• No UL set, if kidneys function normally, excess
    is excreted.

18
Chloride (Cl)
  • Functions
  • Component of stomach hydrochloric acid (HCl)
  • Nerve function
  • Deficiency unlikely because of salt intake
  • Chloride sources and needs
  • Fruits and some vegetables
  • Table salt (sodium chloride) is 60 chloride
  • DV is 3400 mg
  • UL is 3600 mg

19
Calcium (Ca)
  • Functions
  • - Forming and maintaining bones and teeth 99 of
    Ca is in bones
  • - Blood clotting
  • - Muscle contraction low calcium causes tetany
    (muscles cannot relax)
  • - Normal nerve transmission
  • - Decrease risk of colon cancer and kidney stones
  • - May reduce blood pressure
  • - Promote weight loss
  • - Dietary glucose and lactose enhance absorption.
  • - Phytic acid, Tannins in tea, andvitamin D
    deficiency inhibit absorption

20
Calcium in foods and needs
  • Food sources Dairy products, bread, leafy
    greens, broccoli, sardines, and canned salmon
  • Adequate Intake 1,000 to 1,200 mg/day
  • - Upper Level 2,500 mg/day
  • - Greater than UL increases risk of Kidney
    stones, and kidney failure

21
Phosphorus (P)
  • - 70 is absorbed, Vit D enhances absorption
  • - Deficiency leads to bone loss in older women
  • - Functions Component of enzymes, DNA, all cell
    membranes, and bone
  • Sources Milk, cheese, bread, meat
  • Need DV 1000 mg
  • - Upper Level 3 to 4 g/day, impairs kidney
    function
  • - Too much P (usually from too much soda) coupled
    with not enough Ca leads to bone loss

22
Magnesium (Mg)
  • Functions
  • - Nerve and heart functions
  • - Maintenance of bone.
  • - Cofactor for many enzymes
  • Deficiency symptoms
  • - Irregular heartbeat and muscle pain
  • Benefits
  • - Decreases blood pressure
  • - Prevents heart rhythm abnormalities
  • Sources Whole grains, broccoli, beans, milk, and
    coffee
  • Average intake Males 320 mg/day, Females 220
    mg/day, UL is 350 mg/day

23
Sulfur (S)
  • Functions
  • - Acid-base balance
  • - Part of liver's drug detoxifying pathways
  • - Used in food preservation
  • - Found in foods with protein

24
Minerals and hypertension
  • Introduction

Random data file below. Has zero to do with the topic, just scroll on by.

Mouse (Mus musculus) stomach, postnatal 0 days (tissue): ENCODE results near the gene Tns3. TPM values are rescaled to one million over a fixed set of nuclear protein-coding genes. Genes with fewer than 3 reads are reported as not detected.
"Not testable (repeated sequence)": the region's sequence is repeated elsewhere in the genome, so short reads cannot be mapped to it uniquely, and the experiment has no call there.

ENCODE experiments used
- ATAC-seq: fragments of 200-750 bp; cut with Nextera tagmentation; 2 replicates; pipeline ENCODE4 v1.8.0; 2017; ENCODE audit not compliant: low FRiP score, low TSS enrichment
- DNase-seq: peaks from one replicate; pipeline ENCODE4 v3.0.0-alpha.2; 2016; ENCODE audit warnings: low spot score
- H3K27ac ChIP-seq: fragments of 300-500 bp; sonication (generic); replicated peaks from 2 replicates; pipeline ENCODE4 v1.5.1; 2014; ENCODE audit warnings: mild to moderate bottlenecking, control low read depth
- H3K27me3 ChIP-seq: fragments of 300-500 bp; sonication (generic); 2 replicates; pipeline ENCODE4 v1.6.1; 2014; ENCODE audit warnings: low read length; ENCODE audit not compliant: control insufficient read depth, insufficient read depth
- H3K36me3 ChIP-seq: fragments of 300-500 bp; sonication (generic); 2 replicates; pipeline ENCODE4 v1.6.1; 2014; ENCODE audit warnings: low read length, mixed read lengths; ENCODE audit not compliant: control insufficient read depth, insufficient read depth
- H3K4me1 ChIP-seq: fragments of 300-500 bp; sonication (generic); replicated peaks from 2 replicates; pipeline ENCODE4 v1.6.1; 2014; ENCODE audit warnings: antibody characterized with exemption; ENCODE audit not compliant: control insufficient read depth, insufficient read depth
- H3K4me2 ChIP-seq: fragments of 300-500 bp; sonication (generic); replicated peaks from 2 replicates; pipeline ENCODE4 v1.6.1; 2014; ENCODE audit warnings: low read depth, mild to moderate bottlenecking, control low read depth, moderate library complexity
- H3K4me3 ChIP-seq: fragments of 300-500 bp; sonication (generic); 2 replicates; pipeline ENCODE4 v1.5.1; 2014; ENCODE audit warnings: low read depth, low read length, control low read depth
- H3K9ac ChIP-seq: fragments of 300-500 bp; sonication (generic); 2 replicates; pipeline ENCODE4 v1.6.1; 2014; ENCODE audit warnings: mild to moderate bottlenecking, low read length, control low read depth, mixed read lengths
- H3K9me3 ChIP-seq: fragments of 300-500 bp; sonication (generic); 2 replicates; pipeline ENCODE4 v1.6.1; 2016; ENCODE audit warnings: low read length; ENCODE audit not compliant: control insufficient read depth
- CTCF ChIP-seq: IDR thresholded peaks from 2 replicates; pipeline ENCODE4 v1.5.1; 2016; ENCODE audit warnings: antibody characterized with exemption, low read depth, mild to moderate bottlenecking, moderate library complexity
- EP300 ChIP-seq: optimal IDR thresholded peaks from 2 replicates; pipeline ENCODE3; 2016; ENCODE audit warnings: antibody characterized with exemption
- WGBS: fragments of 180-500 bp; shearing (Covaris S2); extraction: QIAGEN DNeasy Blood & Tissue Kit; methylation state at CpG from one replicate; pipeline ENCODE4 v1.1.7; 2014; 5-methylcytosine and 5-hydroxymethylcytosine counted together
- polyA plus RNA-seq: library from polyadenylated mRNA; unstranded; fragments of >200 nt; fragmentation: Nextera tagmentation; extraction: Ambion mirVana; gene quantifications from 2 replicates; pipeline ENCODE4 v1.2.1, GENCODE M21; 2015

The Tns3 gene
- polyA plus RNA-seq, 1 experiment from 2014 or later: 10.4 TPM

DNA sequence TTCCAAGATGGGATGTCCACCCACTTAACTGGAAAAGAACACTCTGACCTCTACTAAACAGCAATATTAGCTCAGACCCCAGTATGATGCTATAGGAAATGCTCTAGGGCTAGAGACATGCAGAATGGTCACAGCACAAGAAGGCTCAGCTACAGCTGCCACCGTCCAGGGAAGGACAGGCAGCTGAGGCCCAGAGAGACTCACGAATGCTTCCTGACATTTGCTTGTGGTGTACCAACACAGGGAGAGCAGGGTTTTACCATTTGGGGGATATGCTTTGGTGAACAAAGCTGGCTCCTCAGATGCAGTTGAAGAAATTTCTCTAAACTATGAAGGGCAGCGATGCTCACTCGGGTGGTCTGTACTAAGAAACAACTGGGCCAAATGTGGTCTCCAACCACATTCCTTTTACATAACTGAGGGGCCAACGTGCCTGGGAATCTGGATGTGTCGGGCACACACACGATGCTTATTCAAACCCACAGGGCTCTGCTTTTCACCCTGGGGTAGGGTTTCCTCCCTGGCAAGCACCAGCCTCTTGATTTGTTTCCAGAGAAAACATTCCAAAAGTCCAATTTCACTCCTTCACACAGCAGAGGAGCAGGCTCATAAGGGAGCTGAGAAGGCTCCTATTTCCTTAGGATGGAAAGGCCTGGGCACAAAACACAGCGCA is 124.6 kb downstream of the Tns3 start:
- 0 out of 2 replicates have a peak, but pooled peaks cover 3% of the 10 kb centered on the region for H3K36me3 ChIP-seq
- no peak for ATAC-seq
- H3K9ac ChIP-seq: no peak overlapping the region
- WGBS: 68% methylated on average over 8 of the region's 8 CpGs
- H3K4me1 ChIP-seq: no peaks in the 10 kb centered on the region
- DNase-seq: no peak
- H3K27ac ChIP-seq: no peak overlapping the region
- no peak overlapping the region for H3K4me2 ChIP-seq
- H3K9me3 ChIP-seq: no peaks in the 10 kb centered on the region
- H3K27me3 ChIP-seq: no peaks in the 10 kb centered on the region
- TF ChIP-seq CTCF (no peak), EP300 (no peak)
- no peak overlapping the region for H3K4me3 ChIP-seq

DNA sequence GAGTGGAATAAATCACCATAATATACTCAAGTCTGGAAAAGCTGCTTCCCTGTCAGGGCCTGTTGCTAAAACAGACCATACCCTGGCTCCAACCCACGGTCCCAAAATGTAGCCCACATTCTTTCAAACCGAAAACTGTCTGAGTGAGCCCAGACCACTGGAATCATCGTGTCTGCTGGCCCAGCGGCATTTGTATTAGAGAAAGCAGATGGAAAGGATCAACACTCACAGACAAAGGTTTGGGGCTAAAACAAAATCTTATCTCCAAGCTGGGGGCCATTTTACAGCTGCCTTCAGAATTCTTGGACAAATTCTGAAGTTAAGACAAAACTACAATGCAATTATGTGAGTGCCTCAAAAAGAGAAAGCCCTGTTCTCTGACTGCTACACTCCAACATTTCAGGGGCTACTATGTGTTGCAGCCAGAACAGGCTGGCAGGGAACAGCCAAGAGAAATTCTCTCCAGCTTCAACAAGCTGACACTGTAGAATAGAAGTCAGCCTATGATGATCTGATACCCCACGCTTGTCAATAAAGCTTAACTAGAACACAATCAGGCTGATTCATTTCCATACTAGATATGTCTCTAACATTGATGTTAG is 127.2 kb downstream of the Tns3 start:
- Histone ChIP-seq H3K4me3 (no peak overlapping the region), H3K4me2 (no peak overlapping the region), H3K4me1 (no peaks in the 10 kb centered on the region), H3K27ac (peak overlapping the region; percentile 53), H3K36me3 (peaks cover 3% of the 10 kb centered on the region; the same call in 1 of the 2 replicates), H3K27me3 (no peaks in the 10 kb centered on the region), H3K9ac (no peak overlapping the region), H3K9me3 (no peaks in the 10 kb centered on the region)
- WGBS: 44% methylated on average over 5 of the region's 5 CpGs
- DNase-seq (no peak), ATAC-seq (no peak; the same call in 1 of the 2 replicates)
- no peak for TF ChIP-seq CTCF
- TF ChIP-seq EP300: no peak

• - One in 5 adults has hypertension
  • - Systolic blood pressure
  • Higher number
  • Pressure in the arteries when the heart is
    contracting
  • Optimal is 120 mm Hg
  • - Diastolic blood pressure
  • Lower number
  • Pressure in the arteries when the heart is at
    rest
  • Optimal is 80 mm Hg
  • - Silent disorder, usually no signs, get checked
    often

25
Minerals and hypertension
  • Why control blood pressure?
  • - Prevent cardiovascular disease, kidney disease,
    strokes, poor circulation, vision problems and
    sudden death
  • - Smoking and elevated blood lipids increase risk
    even more
  • Causes of hypertension
  • - Risk factors
  • Family history
  • Age
  • Overweight
  • Inactivity
  • Excessive alcohol intake
  • - Build up of plaque in arteries
  • - Sodium sensitivity

26
Minerals and hypertension
  • - Other minerals and blood pressure
  • Diets rich in calcium, potassium and magnesium
    and low in sodium can decrease blood pressure
  • Diet rich in low fat dairy products, fruits and
    vegetables, whole grains and some nuts decrease
    risk of hypertension and stroke

27
Trace minerals
  • - Also called microminerals
  • - Need 100 mg/ day or less
  • - Iron, Zinc, Selenium, Copper, Iodine are all
    trace minerals.
  • - Seafood is rich in trace minerals.

28
Iron (Fe)
  • Absorption and distribution
  • 1- Heme Iron
  • Iron from animal flesh, (i.e. hemoglobin,
    myoglobin.
  • 2- Non-heme iron
  • Iron primarily from plant food, and eggs.
  • - Heme iron are absorbed more efficiently than
    non-heme ones.
  • - Heme iron increases non-heme iron absorption.

29
Iron (Fe) Absorption and distribution
  • 1- Factors that can increase non-heme iron
    absorption
  • Iron-binding meat protein.
  • Vitamin C.
  • More absorbed during pregnancy and growth
  • 2- Factors that reduce non-heme iron absorption
  • Phytic acid, oxalic acid, tannins in tea, and zinc

30
Functions of iron
  • - Component of hemoglobin and myoglobin
  • - Oxygen transport
  • - Component of enzymes
  • - Brain and Immune function
  • - Drug detoxification in liver
  • - Bone health

31
Iron-deficiency anemia
  • Decreased oxygen-carrying capacity
  • High risk categories
  • - Childbearing years because of menstruation
  • - Pregnancy
  • - Blood loss from ulcers, colon cancer, or
    hemorrhoids
  • Clinical signs and symptoms
  • - Pale skin
  • - Poor temperature regulation
  • - Loss of appetite
  • - Reduced amount of red blood cells and
    hemoglobin

32
Iron in foods and needs
  • Food sources
  • - Animal products best sources
  • - Iron-fortified formulas and cereals for
    children
  • - Milk is a poor source
  • Recommended Daily Allowence
  • - Males 8 mg per day
  • - Females 19 to 50 years old 18 mg per day
  • - DV is 18 mg/d

33
Iron Upper level
  • Upper Level 45 mg/day
  • - Stomach irritation
  • - Single 60 mg dose can be life threatening to
    infant
  • - Iron deposits in heart, muscles and pancreas
    can lead to severe organ damage

34
Zinc (Zn)
  • Absorption
  • - High calcium intake decreases absorption
  • - Zinc competes with iron and copper absorption
  • Functions
  • - Cofactor for many enzymes